Today, with facilitators like Angelsoft connecting over 35,000 accredited investors and bringing best practice tools to over 600 groups, with national and international organizations such as the Angel Capital Association, and with myriad VCs, angels and experts such as yourself blogging exhaustively about the field, this is also the best time in history for people with available assets to get into angel investing.

Marty: What is a key personal attribute you see in successful entrepreneurs?

David: Without question, the single most important attribute of a successful entrepreneur is integrity. And that’s not some philosophical or theoretical malarkey; it’s hard-nosed fact. When we invest in a startup, we’re NOT investing in cash flow or assets. Instead, we’re investing 100% in the person, because that’s all we’ve got.

So if we get even the slightest whiff of anything that doesn’t feel right, we’ll just move on. That means your entire life must be an open book, 100% of the reference checks we do on you (including ones we find on our own) must come back positive, and we need to see that you’ve treated former investors, employees, partners and customers with impeccable fairness.

Marty: Any advice you would like to give to someone contemplating a startup?

David: Being an entrepreneur is tough. Really, really tough. The entrepreneurial life is one of challenge, work, dedication, perseverance, exhilaration, agony, accomplishment, failure, sacrifice, control, powerlessness…but ultimately, extraordinary satisfaction.

It will be without question the hardest thing you will do in your life, and it is absolutely critical that you find personal joy and fulfillment in the process of entrepreneurship, in which case the economic success of your venture will be simply the icing on the cake.

Marty: David, it’s obvious that you personify that advice, and your path has not been an easy one. Thank you very much for your insights and your continuing role-model leadership for all of us, and best of luck in all your ventures! For more, you can contact David directly via his personal website.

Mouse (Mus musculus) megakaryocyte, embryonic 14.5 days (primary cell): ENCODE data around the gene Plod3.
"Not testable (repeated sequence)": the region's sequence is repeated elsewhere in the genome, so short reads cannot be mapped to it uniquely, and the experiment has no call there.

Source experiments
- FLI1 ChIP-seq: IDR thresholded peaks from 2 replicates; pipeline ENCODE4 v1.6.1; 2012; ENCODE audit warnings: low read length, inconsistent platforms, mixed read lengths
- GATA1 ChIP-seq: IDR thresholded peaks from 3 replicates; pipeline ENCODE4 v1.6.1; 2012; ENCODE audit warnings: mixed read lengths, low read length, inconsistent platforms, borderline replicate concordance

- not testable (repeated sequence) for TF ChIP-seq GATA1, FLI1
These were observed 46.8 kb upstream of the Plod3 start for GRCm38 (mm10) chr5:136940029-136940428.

Marty Zwilling



Sunday, May 8, 2011

Don’t Pay Bribes to Get International Expansion

By Ernst Gemassmer

Expanding into International is both necessary and positive for every company, including startups, but it has some unique challenges, as I have found out personally, like expected “under the table” payments in dealing with other cultures and bureaucracy. Some companies look at this as a “cost of doing business,” but it can easily cost you your reputation and your business.

In a recent update by Thomson-Reuters, the U.S. Justice Department and SEC reported imposing over $1.5 billion in penalties on companies in 2010. In a very recent international bribery case, Alcatel-Lucent decided to pay $137 million to settle charges that it paid millions of dollars in bribes to foreign officials to win and maintain contracts in Costa Rica, Hondurus, Taiwan and Malaysia. The days of a “slap on the wrist” for offenders are gone.

The U.S. crackdown started way back in the late 1970’s with the advent of the “Lockheed Bribery Scandals,” in which the company was accused of paying bribes to foreign governments in order to secure aircraft and equipment orders. The resulted in the U.S. “Foreign Corrupt Practices Act,” which made it illegal for U.S. corporations to make any payments to foreign officials.

Last year, this same type of legislation was adopted by thirty other nations and countries who are member of the Organization of Economic Cooperation and Development (“OECD”), with its much-awaited Good Practice Guidance for anti-bribery compliance programs.

Now all companies, more than ever, need to implement internal controls and directives to meet the current legislation before they go International. As an example, one major public company, for whom I worked at the time, issued the following internal directives:

  • All foreign subsidiaries are no longer permitted to engage ‘expeditors’ to obtain permits, licenses and other permissions from government entities.
  • All distributors are obliged to sign documents stating that they would not use any of their commissions for payments to foreign officials.

For our subsidiary, in one of the key countries of South America, these internal regulations dramatically complicated the task of obtaining various permissions from local authorities. For example, obtaining periodic renewals of business licenses became a very tedious and time-consuming process for the local subsidiaries. These efforts proved to be a major distraction from our main objective, namely sales and service of our high tech products.

Distributors willingly signed the required documents, since they were threatened by corporate with cancellation if they did not comply. However, in reality the U.S. corporation had no opportunity to audit distributor books and therefore could not determine whether a distributor adhered to the letter and the spirit of the document.

After a number of complaints and extensive lobbying from industry, the ‘Foreign Corrupt Practices Act’ was amended. The new regulations now permitted so-called ‘facilitating payments to petty bureaucrats’. In practice that meant that we could once again focus on running our sales and service activities.

Dealing with the bureaucrats for permits and licenses was once again outsourced to expeditors specialized in these areas. Generally the cost for each such transaction was nominal, i.e. less than $200. These costs were small, especially when compared with the predictable outcome, which could be achieved in a timely manner.